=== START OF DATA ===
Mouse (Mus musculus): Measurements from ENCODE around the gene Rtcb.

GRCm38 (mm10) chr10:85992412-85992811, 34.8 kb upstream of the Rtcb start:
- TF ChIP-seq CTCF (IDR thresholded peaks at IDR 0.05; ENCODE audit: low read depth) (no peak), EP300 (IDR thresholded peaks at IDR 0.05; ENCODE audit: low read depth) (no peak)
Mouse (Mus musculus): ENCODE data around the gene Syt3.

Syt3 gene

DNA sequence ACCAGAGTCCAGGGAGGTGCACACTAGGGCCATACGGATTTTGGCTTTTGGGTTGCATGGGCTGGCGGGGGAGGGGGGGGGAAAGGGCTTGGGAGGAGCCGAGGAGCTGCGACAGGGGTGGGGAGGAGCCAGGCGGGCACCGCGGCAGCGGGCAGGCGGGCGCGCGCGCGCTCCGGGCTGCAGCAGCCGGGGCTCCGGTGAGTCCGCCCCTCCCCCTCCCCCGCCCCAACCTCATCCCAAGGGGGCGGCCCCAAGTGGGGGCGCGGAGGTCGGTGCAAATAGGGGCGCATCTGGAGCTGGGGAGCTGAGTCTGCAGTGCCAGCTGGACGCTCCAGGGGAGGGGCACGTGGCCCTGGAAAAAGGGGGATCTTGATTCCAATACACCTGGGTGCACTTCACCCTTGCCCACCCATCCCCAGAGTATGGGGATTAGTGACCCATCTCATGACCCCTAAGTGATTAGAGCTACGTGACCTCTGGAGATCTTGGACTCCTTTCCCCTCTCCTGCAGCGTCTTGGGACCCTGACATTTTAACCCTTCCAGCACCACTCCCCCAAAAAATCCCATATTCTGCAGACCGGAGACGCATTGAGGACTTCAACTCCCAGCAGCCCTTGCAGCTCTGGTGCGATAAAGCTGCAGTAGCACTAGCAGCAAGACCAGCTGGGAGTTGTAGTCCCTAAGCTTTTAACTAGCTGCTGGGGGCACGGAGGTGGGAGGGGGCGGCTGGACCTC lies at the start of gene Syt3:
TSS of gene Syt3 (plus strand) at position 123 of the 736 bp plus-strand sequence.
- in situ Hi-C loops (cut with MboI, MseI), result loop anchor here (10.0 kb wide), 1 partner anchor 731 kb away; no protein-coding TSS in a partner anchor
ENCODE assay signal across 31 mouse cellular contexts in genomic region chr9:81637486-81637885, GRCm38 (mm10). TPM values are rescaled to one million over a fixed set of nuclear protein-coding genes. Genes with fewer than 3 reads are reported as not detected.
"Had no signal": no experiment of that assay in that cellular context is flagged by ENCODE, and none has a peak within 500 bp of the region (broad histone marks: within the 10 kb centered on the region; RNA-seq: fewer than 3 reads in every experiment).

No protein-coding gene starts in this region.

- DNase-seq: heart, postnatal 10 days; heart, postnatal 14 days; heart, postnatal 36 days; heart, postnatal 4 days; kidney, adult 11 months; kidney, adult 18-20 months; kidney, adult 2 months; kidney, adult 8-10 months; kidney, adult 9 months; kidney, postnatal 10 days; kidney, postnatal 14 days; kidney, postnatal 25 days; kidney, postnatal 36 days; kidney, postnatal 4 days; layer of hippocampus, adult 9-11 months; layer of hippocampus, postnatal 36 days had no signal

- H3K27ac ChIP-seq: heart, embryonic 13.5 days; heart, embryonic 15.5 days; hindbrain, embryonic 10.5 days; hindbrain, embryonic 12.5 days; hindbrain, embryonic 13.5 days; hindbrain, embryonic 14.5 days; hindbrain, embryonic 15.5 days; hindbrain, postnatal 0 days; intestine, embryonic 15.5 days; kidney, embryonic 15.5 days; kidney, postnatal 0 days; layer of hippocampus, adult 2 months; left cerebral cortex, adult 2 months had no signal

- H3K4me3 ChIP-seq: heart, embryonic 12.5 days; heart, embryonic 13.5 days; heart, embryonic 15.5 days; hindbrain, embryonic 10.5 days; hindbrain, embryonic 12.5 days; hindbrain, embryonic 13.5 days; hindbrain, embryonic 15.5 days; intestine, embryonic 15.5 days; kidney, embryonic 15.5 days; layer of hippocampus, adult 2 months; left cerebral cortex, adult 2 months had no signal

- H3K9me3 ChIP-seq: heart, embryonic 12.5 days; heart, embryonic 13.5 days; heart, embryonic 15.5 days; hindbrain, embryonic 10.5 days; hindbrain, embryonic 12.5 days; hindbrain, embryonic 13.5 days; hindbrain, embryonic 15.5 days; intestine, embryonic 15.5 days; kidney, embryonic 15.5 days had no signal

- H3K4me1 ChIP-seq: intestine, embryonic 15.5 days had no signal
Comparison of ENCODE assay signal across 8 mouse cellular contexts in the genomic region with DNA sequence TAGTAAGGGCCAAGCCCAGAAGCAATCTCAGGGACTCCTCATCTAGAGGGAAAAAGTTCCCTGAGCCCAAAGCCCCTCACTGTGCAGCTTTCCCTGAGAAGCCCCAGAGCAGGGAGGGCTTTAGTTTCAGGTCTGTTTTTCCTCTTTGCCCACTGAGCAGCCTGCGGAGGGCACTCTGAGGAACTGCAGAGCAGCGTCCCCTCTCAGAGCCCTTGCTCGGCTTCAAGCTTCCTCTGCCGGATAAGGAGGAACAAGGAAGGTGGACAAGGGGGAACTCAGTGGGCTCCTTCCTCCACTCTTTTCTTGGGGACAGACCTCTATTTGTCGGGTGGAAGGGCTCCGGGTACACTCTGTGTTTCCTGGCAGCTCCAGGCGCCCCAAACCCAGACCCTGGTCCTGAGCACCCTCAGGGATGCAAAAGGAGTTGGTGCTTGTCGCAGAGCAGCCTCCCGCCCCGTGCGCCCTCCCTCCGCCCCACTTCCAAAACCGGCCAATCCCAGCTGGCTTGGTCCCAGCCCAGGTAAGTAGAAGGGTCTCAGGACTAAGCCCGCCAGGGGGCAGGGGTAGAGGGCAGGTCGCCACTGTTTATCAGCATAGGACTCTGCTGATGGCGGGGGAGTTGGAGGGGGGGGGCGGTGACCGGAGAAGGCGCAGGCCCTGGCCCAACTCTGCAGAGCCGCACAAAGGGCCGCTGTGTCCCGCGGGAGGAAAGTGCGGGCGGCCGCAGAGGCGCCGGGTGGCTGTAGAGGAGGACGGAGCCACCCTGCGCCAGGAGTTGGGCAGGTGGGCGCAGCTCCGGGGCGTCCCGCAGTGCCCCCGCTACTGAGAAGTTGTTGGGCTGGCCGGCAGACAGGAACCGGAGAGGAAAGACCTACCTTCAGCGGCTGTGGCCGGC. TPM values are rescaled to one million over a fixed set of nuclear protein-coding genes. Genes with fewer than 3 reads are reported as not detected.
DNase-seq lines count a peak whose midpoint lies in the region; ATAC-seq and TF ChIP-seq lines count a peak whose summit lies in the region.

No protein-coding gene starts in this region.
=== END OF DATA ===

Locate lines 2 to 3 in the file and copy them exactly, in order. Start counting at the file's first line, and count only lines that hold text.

GRCm38 (mm10) chr10:85992412-85992811, 34.8 kb upstream of the Rtcb start:
- TF ChIP-seq CTCF (IDR thresholded peaks at IDR 0.05; ENCODE audit: low read depth) (no peak), EP300 (IDR thresholded peaks at IDR 0.05; ENCODE audit: low read depth) (no peak)